World Bulletin / News Desk
The Turkish Statistical Institute (TurkStat) said the number of bovine animals -- including cattle and buffalo -- reached 16.1 million heads in 2017, marking an annual increase of 13.2 percent.
"In the group of bovine animals, cattle number increased by 13.2 percent, and became 15.9 million heads; buffalo number increased by 13.6 percent, and became 161,439 heads," the institute said.
Official data showed that the total number of ovine animals rose by 7.2 percent over the same period, reaching 44.3 million heads, including nearly 33.7 million sheep and 10.6 million goats.
The figures also revealed that there were over 0.3 million heads of donkey, horses, mules, camels, and pigs in Turkey as of end of 2017.
Meanwhile, the country produced 20.7 million tons milk, up 12 percent year-on-year, and 114,471 tons honey with an annual hike of 8.3 percent. Turkey's exports of dairy products, birds eggs, natural honey amounted to over $700 million while imports stood at around $120 million in 2017.
As noted in the report, the number of poultry animals -- chickens, turkeys, ducks, and geese -- stood at nearly 350 million heads, rising 4.4 percent from the end of 2016.
Some 221 million heads of broiler hen and 121 million heads of laying hen were counted under chickens, which constitutes 98.5 percent of all poultry animals in Turkey.
TurkStat releases animal production statistics twice a year. The data are collected through province and district directorates of Turkey's Food, Agriculture and Livestock Ministry.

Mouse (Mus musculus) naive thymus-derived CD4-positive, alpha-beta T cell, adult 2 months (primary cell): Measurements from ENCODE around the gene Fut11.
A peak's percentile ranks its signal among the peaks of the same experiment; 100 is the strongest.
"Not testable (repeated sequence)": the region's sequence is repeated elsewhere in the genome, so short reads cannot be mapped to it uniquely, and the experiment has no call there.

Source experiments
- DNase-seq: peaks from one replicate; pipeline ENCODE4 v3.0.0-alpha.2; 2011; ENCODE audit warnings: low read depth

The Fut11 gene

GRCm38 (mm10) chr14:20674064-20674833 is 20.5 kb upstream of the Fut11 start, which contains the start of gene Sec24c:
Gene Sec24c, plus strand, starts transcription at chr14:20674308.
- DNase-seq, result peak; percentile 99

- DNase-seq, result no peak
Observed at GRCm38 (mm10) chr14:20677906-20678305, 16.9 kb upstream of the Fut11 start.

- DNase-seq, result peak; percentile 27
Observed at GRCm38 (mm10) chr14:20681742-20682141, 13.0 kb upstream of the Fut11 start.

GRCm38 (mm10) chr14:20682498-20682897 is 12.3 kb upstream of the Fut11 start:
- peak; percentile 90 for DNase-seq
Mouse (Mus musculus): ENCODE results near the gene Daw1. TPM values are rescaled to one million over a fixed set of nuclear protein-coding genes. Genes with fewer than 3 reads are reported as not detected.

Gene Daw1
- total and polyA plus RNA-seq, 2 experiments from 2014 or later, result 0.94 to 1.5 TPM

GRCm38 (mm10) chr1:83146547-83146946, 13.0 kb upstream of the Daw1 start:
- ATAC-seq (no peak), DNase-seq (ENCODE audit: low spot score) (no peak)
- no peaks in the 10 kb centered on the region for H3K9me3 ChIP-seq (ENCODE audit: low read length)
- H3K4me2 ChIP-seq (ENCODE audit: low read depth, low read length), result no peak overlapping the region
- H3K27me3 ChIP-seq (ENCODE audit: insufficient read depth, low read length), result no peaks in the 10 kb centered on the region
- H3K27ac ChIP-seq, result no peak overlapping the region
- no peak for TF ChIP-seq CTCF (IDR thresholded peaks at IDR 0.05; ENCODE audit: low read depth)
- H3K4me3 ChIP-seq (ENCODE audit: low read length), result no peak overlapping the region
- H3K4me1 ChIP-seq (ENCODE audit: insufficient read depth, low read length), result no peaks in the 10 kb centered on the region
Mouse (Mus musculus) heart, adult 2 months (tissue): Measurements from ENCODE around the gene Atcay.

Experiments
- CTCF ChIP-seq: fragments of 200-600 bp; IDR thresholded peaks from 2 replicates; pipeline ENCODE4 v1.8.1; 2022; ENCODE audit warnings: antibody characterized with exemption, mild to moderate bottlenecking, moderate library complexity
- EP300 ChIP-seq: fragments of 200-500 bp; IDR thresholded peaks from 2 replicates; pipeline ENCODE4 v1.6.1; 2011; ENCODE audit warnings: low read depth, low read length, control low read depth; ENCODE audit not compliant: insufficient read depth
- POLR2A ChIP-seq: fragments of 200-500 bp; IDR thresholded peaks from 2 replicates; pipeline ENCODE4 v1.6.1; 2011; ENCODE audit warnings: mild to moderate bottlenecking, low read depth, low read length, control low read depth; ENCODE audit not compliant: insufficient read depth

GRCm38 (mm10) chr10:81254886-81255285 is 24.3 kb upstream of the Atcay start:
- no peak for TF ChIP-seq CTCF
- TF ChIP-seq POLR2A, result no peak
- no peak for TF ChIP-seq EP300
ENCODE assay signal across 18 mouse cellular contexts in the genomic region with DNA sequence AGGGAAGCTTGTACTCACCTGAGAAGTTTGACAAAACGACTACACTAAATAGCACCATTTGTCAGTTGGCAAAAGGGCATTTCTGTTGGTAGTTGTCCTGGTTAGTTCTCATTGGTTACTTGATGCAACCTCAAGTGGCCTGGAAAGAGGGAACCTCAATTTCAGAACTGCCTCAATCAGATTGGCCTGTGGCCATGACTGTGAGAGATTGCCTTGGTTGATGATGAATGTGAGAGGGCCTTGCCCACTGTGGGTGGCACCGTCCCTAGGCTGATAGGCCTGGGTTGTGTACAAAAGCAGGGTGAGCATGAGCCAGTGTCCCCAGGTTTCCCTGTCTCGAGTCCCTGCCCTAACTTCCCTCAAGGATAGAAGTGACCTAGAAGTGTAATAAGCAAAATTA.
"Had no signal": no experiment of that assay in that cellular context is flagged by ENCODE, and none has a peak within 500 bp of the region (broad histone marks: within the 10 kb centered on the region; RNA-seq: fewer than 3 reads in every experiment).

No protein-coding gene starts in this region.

In the recent months, the country has been debating the overseas meat purchases issue due to the rising prices in the domestic markets.
In 2017, Turkey's live animal exports stood at nearly $35 million, while the country imported $1.2 billion worth of live animals, compared to the previous year's imports amounting to $600 million and exports worth around $30 million.
The share of the sub-group "agriculture, forestry and fishing" in the country's 9-month gross domestic product last year was nearly 6 percent, with around 136.8 billion Turkish liras ($38 billion).
In 2016, all economic activities for agriculture, forestry, and fishing, which also include raising livestock, had a 6.2 percent share in the nation's economy, totaling nearly 161.3 billion Turkish liras (around $53.4 billion).
The average U.S. dollar/Turkish lira exchange rate in the first three quarters of 2017 was 3.60, while one dollar traded for 3.03 lira on average in 2016.